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Pension fund AustralianSuper targets global property loans

[SYDNEY] Australia's largest pension fund, AustralianSuper, aims to make large loans for commercial and residential property developments in the United States, Australia and the United Kingdom.

In an interview as part of the Reuters Global Investment 2018 Outlook Summit, Jason Peasley, AustralianSuper head of mid-risk assets, said that the investor was keen to extend loans of up to A$500 million (S$498.1 million) per asset in developed markets.

"What we are finding particularly interesting about US property is the fact that we have the ability to play across the capital structure," Peasley said on Tuesday.

"So we look at the market quite nimbly in terms of early stage development with the view to potentially... deploying mezzanine and second lien debt into the commercial real estate market in the US, which is quite deep and liquid," he said.

For the fund, which receives net cash inflows of about A$870 million a month, a sharp reduction in Australian real estate lending by the country's banks has created opportunities to lend at higher rates than they charged.

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"We probably have a bit of appetite to take a bit more development risk than traditional bank lenders would do, as we are active and experienced from an equity point of view in those markets," Peasley told Reuters.

He said the pension fund's A$30 billion portfolio of real estate and infrastructure assets is expected to grow to between A$55 billion-A$65 billion by mid-2023.

Earlier this year, AustralianSuper funded most of the senior construction loan for One Crown Place, a 370,5000 square feet mixed use development in east-end London. The 230 million pound (S$409.4 million) loan is typical of the amounts it wishes to deploy per transaction for the right developments, Peasley said.

"There are capital providers in those markets [UK and the US], I think the difference is that there aren't many players providing commercial real estate, particularly development loans, in scale," Peasley said.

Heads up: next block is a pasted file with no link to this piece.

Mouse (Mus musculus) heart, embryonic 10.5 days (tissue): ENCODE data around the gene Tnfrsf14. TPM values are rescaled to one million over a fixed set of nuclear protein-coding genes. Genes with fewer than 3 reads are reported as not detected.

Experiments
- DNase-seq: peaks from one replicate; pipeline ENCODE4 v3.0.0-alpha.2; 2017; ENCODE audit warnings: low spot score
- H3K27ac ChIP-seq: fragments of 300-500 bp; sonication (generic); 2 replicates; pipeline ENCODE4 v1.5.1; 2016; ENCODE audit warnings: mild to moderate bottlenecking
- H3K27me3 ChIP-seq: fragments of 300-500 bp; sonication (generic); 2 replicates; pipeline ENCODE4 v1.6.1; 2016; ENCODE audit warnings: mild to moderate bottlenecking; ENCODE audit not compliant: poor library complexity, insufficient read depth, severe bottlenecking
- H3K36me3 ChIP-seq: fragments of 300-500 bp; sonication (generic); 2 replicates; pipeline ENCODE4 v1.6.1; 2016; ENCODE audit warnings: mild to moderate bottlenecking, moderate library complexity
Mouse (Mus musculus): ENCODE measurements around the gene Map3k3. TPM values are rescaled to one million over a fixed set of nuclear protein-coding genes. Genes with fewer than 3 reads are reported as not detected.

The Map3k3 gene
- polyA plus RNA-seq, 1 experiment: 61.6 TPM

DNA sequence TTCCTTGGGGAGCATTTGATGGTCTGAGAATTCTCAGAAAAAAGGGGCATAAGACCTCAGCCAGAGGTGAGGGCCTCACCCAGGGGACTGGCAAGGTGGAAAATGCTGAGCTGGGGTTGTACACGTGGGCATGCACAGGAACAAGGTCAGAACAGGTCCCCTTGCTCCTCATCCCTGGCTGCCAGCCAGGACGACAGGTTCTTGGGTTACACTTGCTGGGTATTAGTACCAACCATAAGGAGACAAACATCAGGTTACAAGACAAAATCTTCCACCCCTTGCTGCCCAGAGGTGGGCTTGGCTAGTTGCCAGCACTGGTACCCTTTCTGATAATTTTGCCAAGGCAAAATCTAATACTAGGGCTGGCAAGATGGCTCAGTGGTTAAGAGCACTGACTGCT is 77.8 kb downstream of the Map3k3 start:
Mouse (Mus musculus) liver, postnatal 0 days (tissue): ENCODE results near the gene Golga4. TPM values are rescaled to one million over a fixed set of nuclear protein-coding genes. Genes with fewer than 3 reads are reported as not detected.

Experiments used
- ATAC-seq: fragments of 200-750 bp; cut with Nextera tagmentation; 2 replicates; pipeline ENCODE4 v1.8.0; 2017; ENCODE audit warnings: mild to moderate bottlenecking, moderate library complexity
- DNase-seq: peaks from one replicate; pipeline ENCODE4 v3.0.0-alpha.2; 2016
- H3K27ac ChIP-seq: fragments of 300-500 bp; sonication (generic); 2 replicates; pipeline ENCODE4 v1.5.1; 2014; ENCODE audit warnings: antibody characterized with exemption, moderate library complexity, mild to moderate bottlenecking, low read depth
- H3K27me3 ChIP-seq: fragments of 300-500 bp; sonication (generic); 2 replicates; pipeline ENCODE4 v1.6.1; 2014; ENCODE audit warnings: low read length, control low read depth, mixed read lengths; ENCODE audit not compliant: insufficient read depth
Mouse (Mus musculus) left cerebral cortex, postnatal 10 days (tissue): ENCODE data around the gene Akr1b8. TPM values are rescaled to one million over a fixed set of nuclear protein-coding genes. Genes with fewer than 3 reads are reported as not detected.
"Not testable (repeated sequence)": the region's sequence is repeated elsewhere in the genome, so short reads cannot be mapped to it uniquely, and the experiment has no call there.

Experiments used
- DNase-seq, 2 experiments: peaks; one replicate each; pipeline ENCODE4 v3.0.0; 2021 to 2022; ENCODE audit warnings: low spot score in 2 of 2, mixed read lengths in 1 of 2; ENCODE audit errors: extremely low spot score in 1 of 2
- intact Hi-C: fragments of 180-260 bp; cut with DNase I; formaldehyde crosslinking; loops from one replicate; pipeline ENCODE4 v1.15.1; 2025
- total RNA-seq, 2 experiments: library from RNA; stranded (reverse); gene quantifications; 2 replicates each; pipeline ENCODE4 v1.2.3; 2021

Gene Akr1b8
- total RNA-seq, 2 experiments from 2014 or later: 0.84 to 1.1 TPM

In August, the A$140 billion fund was part of a consortium that bought Sydney's WestConnex tollroad for A$9.3 billion, Australia's largest privatisation sale.

Last year, it invested A$2.5 billion as part of a consortium that bought electricity company Ausgrid for A$16 billion.

Peasley would not say if the fund would seek to acquire the country's biggest gas pipeline company, APA Group. Australia is poised to block a bid from Hong-Kong-based CK Group, based on a preliminary government view it would be against the national interest.

Despite the fund's need to seek opportunities, Peasley said it expected its appetite for what the fund calls mid-risk assets - including unlisted property, unlisted infrastructure and sub-investment grade credit - to abate in 2019.

"We feel that the rising interest rate environment is something that potentially acts as a headwind to the property and infrastructure asset classes specifically," he said.

"The consequence for a growing fund like us is that the weight of those assets will shrink slowly... so we still need to be active and we still need to be looking for opportunities. However the quantum of capital we feel we need to invest in those asset classes is less than we have done historically for the next 12-month outlook period."

Australia's A$2.7 trillion pool of tax-advantaged retirement savings, known locally as "superannuation" or "super" funds, is larger than the country's gross domestic product and among the world's largest pension-fund pools after the United States, UK, Japan and Canada.


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